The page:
Singapore megachurch tells people to watch service from home over coronavirus concerns

City Harvest Church, Singapore, reassured church members that God would still be with them "even if it's via social media". (Photo: Facebook)

Starting this weekend, City Harvest Church, a controversial 16,000-member megachurch in Singapore, has suspended all physical meetings and will instead meet online as the global outbreak surged to more than 64,000 cases Friday.

The number of COVID-19 (formal name of coronavirus) cases in Singapore has risen to at least 58 cases.

"In view of the increasing number of cases of COVID-19 this past week, we have decided the best thing for our congregation is to bring service online. This means, we do NOT meet physically at Suntec for service, but stay home and worship online together through The CHC App or our website," the church announced in a statement Thursday.

Mainland China, the epicenter of the new disease, which is accompanied by symptoms that may include a fever, coughing or shortness of breath, has recorded 5,090 more cases, bringing the global total to 64,435 CNN reported. At least 1,383 people, including three outside mainland China, have died from the disease.

Singapore, a nation of just 5.7 million, has one of the highest number of coronavirus cases outside of China. And while no one in Singapore has died yet from the disease, Janil Puthucheary, senior minister of state at Singapore's Ministry of Transport and Ministry of Communications and Information, warned that the country should prepare for more infections.

"I think it's really too early to talk about a peak. Cases are coming in on a daily basis and you have to have the expectation there are going to be more cases over the next few weeks," he told CNBC's "Squawk Box Asia."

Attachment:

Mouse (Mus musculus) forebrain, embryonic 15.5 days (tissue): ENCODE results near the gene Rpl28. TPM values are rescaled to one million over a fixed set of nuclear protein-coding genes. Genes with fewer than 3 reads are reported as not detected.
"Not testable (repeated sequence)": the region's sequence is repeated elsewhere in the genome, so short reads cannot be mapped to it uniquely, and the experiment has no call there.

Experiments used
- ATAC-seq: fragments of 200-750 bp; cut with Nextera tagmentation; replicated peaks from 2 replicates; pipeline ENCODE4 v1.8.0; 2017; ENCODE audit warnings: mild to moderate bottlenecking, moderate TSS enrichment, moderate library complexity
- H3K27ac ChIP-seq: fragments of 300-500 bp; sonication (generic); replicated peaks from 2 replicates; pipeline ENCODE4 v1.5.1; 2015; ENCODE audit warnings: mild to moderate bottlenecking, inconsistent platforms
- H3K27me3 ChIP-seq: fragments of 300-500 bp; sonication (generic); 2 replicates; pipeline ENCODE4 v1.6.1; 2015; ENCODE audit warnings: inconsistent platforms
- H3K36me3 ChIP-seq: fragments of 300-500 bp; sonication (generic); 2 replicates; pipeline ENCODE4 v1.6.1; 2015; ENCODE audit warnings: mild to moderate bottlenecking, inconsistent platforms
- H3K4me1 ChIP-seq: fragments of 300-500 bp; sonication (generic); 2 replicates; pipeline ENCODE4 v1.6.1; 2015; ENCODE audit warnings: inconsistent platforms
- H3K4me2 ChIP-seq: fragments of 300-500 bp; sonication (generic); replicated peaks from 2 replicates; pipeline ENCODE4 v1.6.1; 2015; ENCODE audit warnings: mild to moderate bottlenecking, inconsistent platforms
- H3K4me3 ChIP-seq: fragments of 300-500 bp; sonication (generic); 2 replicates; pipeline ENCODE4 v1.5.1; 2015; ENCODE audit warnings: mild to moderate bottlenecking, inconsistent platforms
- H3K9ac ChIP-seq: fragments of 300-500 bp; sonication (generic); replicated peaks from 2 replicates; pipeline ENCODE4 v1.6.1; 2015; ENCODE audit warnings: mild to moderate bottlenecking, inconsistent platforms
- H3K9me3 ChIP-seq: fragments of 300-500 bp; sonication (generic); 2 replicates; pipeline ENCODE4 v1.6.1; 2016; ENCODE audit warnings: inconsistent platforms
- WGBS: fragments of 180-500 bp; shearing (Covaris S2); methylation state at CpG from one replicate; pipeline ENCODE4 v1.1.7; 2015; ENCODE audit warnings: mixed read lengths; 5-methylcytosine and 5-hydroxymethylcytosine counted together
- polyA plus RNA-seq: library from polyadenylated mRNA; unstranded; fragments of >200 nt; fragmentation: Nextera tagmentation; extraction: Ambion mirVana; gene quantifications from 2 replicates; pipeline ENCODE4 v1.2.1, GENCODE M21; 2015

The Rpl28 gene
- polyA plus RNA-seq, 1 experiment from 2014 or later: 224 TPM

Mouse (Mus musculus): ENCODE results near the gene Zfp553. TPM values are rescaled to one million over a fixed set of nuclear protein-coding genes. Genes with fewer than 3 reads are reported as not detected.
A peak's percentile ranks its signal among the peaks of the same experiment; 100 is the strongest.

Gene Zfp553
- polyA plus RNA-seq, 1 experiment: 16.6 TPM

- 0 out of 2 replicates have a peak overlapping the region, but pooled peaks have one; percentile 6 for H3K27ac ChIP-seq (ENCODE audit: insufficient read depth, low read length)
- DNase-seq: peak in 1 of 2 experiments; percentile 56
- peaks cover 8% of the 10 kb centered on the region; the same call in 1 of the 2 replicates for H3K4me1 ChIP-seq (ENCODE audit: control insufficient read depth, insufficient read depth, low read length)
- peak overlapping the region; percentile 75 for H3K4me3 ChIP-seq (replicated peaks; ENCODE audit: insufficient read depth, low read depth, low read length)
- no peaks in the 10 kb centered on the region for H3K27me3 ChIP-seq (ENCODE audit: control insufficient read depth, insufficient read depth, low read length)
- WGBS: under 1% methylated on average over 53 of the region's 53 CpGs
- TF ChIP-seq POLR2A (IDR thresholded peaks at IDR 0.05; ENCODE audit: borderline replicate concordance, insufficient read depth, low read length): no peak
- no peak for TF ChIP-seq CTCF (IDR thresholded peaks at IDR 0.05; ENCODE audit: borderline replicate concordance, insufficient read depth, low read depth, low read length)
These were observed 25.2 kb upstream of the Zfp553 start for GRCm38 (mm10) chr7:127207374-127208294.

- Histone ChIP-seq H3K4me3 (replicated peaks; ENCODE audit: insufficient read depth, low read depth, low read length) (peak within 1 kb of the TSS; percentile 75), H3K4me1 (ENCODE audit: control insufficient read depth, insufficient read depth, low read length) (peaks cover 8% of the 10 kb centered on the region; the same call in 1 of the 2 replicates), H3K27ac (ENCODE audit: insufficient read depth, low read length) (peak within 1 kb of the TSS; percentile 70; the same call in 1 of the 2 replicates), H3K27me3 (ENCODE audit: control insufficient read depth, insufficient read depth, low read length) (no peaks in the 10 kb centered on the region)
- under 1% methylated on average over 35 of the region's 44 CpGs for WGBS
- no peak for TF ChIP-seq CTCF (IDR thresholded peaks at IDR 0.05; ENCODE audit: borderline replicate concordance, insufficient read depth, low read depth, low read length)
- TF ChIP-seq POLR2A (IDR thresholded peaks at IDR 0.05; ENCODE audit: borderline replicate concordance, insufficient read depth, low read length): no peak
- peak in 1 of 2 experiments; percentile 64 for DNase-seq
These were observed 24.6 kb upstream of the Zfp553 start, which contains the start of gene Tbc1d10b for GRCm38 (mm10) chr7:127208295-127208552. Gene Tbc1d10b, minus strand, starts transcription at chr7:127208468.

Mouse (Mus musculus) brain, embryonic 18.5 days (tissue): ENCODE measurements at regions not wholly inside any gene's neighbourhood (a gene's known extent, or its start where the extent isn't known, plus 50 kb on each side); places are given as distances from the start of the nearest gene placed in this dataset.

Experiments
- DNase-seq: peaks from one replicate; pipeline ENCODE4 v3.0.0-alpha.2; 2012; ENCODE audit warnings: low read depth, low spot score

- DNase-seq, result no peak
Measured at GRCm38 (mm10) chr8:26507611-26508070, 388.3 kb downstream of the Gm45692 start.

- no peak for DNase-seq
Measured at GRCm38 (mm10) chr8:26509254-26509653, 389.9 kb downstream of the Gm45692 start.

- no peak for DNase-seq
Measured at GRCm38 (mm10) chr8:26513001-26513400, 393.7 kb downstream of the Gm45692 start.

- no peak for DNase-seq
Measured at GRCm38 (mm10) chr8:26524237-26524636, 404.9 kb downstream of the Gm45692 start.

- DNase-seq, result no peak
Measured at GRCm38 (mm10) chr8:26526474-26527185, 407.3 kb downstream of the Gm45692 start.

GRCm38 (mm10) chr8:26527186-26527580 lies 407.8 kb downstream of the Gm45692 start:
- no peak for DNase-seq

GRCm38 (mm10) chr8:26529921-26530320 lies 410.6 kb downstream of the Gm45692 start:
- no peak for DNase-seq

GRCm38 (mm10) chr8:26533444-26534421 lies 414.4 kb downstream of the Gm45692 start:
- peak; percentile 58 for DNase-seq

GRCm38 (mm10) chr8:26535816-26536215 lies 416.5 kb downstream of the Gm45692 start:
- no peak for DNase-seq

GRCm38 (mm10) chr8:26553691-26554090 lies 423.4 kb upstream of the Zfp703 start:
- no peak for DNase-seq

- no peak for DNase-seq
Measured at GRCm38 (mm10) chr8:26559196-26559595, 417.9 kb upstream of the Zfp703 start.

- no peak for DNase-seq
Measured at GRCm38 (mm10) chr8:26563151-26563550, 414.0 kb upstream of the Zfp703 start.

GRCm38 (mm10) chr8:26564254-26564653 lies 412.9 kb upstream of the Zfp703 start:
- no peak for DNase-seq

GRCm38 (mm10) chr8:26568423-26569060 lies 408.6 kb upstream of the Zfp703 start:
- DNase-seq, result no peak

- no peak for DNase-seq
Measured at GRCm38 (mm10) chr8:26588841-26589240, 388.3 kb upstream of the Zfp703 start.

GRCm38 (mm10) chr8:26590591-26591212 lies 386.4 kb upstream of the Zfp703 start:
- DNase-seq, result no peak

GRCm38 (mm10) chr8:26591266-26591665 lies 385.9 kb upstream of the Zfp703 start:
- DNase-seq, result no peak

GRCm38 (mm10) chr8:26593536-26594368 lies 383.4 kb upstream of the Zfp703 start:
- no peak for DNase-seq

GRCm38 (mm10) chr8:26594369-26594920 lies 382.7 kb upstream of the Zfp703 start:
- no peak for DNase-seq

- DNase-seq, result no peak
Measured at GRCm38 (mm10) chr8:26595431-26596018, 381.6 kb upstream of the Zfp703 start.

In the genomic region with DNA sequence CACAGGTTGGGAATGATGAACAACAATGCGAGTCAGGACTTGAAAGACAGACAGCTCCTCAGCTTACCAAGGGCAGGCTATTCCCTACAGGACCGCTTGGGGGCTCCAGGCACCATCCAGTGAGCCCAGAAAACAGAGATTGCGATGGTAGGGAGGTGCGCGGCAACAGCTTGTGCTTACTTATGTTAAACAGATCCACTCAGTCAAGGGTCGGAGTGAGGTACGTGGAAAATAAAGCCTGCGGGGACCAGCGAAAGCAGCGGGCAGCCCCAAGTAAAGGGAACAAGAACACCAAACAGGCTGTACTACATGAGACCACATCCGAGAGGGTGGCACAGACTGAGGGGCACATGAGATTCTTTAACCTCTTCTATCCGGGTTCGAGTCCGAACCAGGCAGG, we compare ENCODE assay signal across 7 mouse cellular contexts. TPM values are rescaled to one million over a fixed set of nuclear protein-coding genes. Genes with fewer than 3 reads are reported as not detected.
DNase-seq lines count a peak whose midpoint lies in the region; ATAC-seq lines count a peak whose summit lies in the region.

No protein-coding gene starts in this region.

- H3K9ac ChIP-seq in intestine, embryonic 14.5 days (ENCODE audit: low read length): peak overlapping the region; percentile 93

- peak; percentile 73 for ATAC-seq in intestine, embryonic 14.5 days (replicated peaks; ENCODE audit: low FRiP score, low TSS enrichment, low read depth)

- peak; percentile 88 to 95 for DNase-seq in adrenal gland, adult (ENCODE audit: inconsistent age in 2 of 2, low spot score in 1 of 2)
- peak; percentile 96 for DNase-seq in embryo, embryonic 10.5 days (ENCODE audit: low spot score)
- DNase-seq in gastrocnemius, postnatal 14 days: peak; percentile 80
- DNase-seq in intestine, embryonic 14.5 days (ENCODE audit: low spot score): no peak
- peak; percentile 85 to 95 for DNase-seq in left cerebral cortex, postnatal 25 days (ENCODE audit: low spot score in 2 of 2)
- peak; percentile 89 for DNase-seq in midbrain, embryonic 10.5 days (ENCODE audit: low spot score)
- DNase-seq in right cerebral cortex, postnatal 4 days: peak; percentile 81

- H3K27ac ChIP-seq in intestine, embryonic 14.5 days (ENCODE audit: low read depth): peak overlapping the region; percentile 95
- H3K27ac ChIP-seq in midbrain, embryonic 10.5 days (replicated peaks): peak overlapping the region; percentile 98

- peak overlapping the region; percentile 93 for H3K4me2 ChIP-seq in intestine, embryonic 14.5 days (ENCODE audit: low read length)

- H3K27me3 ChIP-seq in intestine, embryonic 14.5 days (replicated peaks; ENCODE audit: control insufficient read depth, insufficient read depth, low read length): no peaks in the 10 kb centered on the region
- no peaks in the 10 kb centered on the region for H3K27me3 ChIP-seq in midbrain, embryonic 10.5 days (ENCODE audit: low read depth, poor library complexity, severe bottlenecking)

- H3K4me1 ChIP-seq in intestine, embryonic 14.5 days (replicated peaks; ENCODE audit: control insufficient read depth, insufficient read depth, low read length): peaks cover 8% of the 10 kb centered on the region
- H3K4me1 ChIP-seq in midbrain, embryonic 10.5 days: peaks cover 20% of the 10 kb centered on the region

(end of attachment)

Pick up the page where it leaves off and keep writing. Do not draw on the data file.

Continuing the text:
"The issue is really whether these are going to be cases that are linked to the existing spread, existing cluster, links to China or whether we have an increasing number of cases that are unlinked community spread ... At the moment, most of the cases can be linked back to known clusters," he added.

Calling the suspension of physical meetings temporary, City Harvest Church leaders said they plan to monitor the outbreak of the virus and are looking forward to meeting physically again but noted that they had to put the safety of members first.

"This is not an easy decision for us to make—you know that we love coming together as the body of Christ to worship the Lord. But our congregation is not small, and we have members young and old. As leaders, we feel strongly we must do what we can to protect our flock, as the risk of infection is relatively high right now," the leaders said.

"Our faith is not shaken. As a church we continue to hold on to God's promises in His Word, that 'He who dwells in the shelter of the Most High will rest in the shadow of the Almighty,' (Psalm 91:1). However, it is wise to be prudent and socially responsible. Having our services online will also help us make sure church can go on during this time. We are grateful to the Lord we have our online facilities, so we can stay connected for weekend services through the Internet."

City Harvest Church joins several other religious groups across the multi-faith island nation that has canceled meetings as the government has advised businesses to defer or cancel all nonessential, large-scale events, Reuters reported.

In 2017, City Harvest Church's founder Pastor Kong Hee and four others were convicted of misappropriating S$50 million of church funds. He was released last August after serving just about two-thirds of his 3.5-year prison sentence.

Courtesy of The Christian Post